Oh, no, there goes Tokyo
Go, go, Godzilla, yeah

History shows again and again
How nature points out the folly of men, Godzilla

Always loved that song.

I was watching the Godzilla films way before I ever saw any of the Universal Monster movies except when they met Abbott & Costello.

I first saw the Toho and Universal pictures around the same time, thanks to the old Creature Feature (later Creature Double Feature) show on channel 56 in Boston, which rotated a wide range of sci-fi and horror films, alternating some great ones with some of the worst films ever made.

I know that I saw King Kong before I did King Kong Vs Godzilla which I saw before I saw Godzilla, King of the Monsters.

Mind you, I was reading about the Universal films way before I actually saw them!

I was a huge fan of the Universal films, and didn't think much of the couple of Godzilla movies I had seen, lumping them in with other bad '50s movies about ants and spiders that got real big thanks to radiation. I subscribed to something called The Monster Times and it seemed to the Li'l capn to be obsessed with Godzilla. There wasn't much for a sci-fi fan to love in the 1960s, but even so it seemed to me that Godzilla ranked pretty low on that list.

Then the CBS affiliate started showing kaiju movies on early Saturday afternoons, and I caught a few. Eventually I began to see the charm in them, and now I'm a big booster of the Big G.

 ... lumping them in with other bad '50s movies about ants and spiders that got real big thanks to radiation.

Lumping the James Whitmore/James Arness classic Them! -- unquestionably the finest Big Bug movie ever made -- together with the wretched and risible Earth vs. The Spider???

Heresy!!!

I was thinking Tarantula, but OK, yours works too!

At least I didn't mention Night of the Lepus!

Real Name: Sherlock Holmes 


Aliases/Other Names: Sigerson 


First Appearance: "A Study in Scarlet", by Arthur Conan Doyle, Beeton's Christmas Annual (1887)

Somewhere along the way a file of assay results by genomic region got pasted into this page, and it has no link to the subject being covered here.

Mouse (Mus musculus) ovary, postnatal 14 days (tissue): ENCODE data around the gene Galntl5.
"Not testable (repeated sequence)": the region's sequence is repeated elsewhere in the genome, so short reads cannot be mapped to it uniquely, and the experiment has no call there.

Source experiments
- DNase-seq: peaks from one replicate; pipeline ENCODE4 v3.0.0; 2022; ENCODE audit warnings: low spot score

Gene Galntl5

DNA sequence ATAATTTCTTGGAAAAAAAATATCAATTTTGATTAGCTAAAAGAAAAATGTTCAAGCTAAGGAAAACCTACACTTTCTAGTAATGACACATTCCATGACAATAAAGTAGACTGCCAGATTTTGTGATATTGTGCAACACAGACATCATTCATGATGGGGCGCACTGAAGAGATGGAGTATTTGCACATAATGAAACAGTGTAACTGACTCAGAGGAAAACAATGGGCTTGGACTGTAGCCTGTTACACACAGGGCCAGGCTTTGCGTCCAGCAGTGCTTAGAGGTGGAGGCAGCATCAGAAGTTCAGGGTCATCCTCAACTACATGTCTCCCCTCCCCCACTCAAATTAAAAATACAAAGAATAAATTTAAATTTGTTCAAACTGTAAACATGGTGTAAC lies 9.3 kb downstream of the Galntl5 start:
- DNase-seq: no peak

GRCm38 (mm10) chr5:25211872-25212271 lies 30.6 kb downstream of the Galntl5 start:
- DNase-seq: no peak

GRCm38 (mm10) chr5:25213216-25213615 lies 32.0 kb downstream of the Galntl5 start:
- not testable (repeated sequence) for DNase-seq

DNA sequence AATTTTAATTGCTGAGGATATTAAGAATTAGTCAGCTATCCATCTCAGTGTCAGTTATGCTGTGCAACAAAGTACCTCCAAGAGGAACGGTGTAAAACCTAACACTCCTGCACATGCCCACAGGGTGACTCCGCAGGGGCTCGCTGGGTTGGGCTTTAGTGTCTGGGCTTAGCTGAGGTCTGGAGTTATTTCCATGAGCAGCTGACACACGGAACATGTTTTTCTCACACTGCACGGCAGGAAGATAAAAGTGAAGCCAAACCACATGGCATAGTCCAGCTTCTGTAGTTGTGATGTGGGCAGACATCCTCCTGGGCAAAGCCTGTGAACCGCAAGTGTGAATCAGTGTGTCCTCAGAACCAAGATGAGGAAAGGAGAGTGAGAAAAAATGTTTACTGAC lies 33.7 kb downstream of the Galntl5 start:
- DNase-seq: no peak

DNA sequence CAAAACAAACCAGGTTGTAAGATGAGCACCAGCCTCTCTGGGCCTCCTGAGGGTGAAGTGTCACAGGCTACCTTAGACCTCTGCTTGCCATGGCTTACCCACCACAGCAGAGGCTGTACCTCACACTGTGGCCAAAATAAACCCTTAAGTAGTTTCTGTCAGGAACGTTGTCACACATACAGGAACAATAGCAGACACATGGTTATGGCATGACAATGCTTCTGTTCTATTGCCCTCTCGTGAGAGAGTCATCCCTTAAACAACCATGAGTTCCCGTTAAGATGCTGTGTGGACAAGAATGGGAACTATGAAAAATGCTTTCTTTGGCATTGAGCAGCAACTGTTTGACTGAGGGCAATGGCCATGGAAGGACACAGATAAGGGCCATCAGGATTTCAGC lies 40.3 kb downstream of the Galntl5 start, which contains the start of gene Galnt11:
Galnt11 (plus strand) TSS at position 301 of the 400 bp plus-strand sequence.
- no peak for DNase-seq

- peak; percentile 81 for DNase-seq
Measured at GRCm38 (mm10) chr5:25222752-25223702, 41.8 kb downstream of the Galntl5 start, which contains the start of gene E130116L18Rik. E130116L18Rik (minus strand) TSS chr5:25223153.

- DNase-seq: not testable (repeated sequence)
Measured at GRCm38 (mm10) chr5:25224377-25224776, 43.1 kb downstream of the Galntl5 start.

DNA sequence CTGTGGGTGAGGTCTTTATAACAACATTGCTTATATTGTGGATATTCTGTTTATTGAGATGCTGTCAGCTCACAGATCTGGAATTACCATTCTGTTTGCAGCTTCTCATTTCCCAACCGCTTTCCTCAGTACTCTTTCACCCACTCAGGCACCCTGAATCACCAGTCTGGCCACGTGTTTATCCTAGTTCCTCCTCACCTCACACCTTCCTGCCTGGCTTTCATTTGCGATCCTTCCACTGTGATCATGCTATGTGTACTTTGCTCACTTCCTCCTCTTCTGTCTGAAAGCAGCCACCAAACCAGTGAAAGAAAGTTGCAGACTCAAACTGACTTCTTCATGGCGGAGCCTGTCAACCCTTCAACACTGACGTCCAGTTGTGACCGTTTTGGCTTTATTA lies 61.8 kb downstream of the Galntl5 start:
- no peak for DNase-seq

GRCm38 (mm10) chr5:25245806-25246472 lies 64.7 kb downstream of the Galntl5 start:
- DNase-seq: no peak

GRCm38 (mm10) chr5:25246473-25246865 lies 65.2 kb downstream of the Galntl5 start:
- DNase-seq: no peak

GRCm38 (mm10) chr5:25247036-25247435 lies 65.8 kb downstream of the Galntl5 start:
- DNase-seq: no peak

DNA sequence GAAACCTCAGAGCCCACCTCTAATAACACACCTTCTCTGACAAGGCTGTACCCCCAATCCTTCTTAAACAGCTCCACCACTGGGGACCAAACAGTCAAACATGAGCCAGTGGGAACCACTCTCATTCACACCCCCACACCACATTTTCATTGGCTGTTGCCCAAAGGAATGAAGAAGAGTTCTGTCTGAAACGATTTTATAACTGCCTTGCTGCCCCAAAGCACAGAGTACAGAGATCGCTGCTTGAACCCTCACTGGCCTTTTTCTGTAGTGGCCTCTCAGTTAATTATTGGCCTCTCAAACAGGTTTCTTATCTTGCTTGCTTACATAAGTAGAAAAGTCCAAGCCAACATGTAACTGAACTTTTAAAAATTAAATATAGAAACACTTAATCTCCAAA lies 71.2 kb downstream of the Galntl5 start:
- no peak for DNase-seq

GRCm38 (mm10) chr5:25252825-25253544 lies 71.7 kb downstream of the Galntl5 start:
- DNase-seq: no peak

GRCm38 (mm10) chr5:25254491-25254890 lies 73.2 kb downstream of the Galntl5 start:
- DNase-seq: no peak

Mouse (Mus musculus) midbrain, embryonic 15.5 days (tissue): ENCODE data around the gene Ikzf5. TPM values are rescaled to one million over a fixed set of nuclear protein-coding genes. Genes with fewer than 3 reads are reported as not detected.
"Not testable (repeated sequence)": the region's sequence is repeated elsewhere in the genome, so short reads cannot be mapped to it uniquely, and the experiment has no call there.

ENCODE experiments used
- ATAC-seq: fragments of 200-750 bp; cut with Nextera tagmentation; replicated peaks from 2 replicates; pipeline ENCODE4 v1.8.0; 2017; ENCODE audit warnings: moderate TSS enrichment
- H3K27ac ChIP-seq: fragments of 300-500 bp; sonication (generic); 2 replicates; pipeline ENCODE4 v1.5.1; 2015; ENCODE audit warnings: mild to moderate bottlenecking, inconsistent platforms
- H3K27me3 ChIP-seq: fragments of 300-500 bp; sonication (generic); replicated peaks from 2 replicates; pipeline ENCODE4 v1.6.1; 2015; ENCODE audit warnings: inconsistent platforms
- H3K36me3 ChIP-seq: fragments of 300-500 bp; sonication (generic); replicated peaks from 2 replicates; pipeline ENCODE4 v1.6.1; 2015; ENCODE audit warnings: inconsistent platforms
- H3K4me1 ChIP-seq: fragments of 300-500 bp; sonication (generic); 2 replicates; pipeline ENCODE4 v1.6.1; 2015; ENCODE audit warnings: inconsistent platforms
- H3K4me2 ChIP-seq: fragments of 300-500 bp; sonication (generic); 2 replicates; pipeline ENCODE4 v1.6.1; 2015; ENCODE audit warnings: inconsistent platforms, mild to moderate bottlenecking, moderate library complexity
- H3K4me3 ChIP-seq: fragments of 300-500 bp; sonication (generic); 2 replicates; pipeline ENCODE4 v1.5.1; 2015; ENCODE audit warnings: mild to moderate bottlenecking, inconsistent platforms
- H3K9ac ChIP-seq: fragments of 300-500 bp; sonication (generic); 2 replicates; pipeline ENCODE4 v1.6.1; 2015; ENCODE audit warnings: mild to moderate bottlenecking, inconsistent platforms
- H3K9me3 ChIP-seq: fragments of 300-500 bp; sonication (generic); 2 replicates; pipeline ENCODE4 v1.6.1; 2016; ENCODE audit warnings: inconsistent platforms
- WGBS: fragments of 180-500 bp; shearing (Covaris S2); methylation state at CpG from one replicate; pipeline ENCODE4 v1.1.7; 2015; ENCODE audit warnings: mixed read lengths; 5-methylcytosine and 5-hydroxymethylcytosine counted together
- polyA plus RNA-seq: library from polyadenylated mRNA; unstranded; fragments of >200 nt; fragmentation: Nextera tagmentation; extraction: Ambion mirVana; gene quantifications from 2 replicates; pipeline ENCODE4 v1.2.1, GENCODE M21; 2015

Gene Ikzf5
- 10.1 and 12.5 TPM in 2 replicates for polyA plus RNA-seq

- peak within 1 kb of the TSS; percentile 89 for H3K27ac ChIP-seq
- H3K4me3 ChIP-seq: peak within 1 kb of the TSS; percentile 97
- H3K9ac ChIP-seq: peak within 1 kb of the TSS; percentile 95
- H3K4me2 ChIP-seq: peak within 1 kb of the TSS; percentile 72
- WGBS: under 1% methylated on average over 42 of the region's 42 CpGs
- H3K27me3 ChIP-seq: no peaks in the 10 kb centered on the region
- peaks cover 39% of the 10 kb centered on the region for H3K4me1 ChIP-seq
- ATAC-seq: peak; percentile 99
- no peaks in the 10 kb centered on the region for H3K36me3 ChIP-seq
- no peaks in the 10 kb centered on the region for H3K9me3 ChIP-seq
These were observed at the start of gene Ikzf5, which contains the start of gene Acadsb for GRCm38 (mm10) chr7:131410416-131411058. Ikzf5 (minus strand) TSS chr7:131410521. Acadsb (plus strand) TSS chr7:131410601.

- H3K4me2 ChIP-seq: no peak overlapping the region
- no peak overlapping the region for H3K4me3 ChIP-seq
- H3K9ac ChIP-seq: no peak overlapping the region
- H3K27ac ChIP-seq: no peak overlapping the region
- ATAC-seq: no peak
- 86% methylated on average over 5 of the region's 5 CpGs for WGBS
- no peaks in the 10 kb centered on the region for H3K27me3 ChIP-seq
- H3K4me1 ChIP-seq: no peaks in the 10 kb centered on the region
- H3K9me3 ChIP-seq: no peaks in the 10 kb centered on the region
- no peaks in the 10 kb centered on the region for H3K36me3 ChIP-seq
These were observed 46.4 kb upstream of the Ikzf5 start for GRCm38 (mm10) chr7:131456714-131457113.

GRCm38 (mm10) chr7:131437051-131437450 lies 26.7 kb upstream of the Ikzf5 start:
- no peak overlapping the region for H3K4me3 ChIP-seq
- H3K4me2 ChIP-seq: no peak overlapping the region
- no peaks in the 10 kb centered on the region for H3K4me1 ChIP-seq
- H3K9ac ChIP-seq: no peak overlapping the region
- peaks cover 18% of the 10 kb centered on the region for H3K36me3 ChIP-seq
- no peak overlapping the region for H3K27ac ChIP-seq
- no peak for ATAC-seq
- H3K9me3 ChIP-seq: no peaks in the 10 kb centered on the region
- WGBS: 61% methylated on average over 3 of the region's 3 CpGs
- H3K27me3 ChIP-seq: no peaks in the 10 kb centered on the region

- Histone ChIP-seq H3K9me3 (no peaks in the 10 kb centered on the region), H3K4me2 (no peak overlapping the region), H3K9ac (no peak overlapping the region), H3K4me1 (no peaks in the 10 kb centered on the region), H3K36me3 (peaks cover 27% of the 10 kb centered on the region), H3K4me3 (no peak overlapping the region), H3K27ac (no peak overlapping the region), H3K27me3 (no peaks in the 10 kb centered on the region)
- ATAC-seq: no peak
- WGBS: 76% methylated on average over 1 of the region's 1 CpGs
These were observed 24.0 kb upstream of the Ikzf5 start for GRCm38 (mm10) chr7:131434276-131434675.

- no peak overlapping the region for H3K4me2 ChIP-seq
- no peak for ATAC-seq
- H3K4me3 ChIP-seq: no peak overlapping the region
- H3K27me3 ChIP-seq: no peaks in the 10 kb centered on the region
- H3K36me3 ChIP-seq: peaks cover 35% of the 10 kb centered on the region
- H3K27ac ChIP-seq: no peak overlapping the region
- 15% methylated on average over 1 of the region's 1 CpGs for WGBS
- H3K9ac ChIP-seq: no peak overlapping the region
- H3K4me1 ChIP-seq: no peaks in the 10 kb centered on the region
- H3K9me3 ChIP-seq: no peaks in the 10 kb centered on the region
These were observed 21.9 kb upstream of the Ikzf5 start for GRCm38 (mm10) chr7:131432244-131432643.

Occupation: Consulting Detective 

Base of Operations: 221B Baker Street, London, UK 

Place of Birth: Unknown 

Group Affiliations: None 

Friends/Allies: Doctor John H. Watson, Mycroft Holmes (brother), Inspector G. Lestrade, Inspector Tobias Gregson, the Baker Street Irregulars 

Enemies: Professor James Moriarty, Colonel Sebastian Moran, others 


Height: Over 6 feet 

Weight: “Lean” 

Eye Color: Unknown *

Hair Color: Unknown *

Strength: Above Average 

Speed: Above Average 

Intelligence: Genius 

Energy-Manipulation Ability: None 

Magic-Manipulation Ability: None 

Special Abilities: Phenomenal observational skill, vast knowledge of crime and criminals, master of the martial art known as “Baritsu” 


Special Weapons/Equipment: None 

History:  Sherlock Holmes was born in 1854. By 1881, he had begun operating as the world's first consulting detective. That same year, he met Doctor John H. Watson, the man who become his greatest friend. The two two took rooms together at 221B Baker Street in London. In 1891, Holmes was apparently killed fighting his arch-nemesis, Professor James Moriarty, at the Reichenbach Falls in Switzerland.  In fact, Holmes faked his death, and spent several years traveling the world incognito. Holmes reappeared publicly in 1894, and retired to the Sussex Downs keep bees sometime around 1904.  He is known to have come out of retirement in the period leading up to the start of the first World War, tracking down German spies.  His final fate is unknown.

Why He’s a Favorite: Alot of my love for this character grew out of watching the Basil Rathbone  movies when I was kid. Whatever one may about the liberties those pictures took with the stories, Rathbone really embodied the character in a way that no other actor has done for me. Other actors have played Holmes over the years - some of them quite well- but for me, Rathbone was Holmes.  

Another big plus for me was that the Old Man bought me a big collection of all of Doyle's Holmes stories, thoroughly annotated.  I still have it to this day, and like to break it out and look at it.  I find the stories to be quite well-written and entertaining, fun to read. As for Holmes himself - well, which of us hasn't wanted to be the smartest guy in the room, able to figure out things no one else can?  Plus, the stories evoke that fantasy Victorian Era (so much nicer than the actual Victorian era) that we all like to read about.

*If any description of Holmes' eye or hair color is given in Doyle's stories, I don't recall it.  Mycroft is described as grey-eyed, but I didn't want to assume  that his brother  had the same eye color.

I'm with you regarding Basil Rathbone, although Benedict Cumberbatch does a bang up job in his modernized take on the character.

Was Sherlock the first fictional hero to be killed off and then brought back to life? Of course for Sir Arthur it wasn't a marketing ploy. He did way with Holmes because he'd grown weary of the character, never intending to bring him back.

Good question, doc. I think of Holmes as a sort of ur-super-hero in many ways.